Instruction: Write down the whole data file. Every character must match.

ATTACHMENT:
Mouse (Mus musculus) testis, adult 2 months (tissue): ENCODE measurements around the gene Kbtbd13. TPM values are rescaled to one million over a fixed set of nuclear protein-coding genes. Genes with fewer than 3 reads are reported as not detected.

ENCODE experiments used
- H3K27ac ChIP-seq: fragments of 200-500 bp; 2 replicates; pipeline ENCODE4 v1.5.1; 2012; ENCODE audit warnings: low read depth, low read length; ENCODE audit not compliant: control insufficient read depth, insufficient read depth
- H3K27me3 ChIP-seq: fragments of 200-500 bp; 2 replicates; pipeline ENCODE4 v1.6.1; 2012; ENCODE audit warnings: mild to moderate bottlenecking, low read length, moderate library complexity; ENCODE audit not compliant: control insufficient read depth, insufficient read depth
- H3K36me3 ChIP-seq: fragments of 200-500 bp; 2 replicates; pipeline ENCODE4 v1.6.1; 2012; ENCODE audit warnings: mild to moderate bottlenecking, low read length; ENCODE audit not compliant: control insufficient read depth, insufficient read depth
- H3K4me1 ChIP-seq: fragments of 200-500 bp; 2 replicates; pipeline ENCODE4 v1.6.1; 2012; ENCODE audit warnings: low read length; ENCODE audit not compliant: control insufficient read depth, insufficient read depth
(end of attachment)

Mouse (Mus musculus) testis, adult 2 months (tissue): ENCODE measurements around the gene Kbtbd13. TPM values are rescaled to one million over a fixed set of nuclear protein-coding genes. Genes with fewer than 3 reads are reported as not detected.

ENCODE experiments used
- H3K27ac ChIP-seq: fragments of 200-500 bp; 2 replicates; pipeline ENCODE4 v1.5.1; 2012; ENCODE audit warnings: low read depth, low read length; ENCODE audit not compliant: control insufficient read depth, insufficient read depth
- H3K27me3 ChIP-seq: fragments of 200-500 bp; 2 replicates; pipeline ENCODE4 v1.6.1; 2012; ENCODE audit warnings: mild to moderate bottlenecking, low read length, moderate library complexity; ENCODE audit not compliant: control insufficient read depth, insufficient read depth
- H3K36me3 ChIP-seq: fragments of 200-500 bp; 2 replicates; pipeline ENCODE4 v1.6.1; 2012; ENCODE audit warnings: mild to moderate bottlenecking, low read length; ENCODE audit not compliant: control insufficient read depth, insufficient read depth
- H3K4me1 ChIP-seq: fragments of 200-500 bp; 2 replicates; pipeline ENCODE4 v1.6.1; 2012; ENCODE audit warnings: low read length; ENCODE audit not compliant: control insufficient read depth, insufficient read depth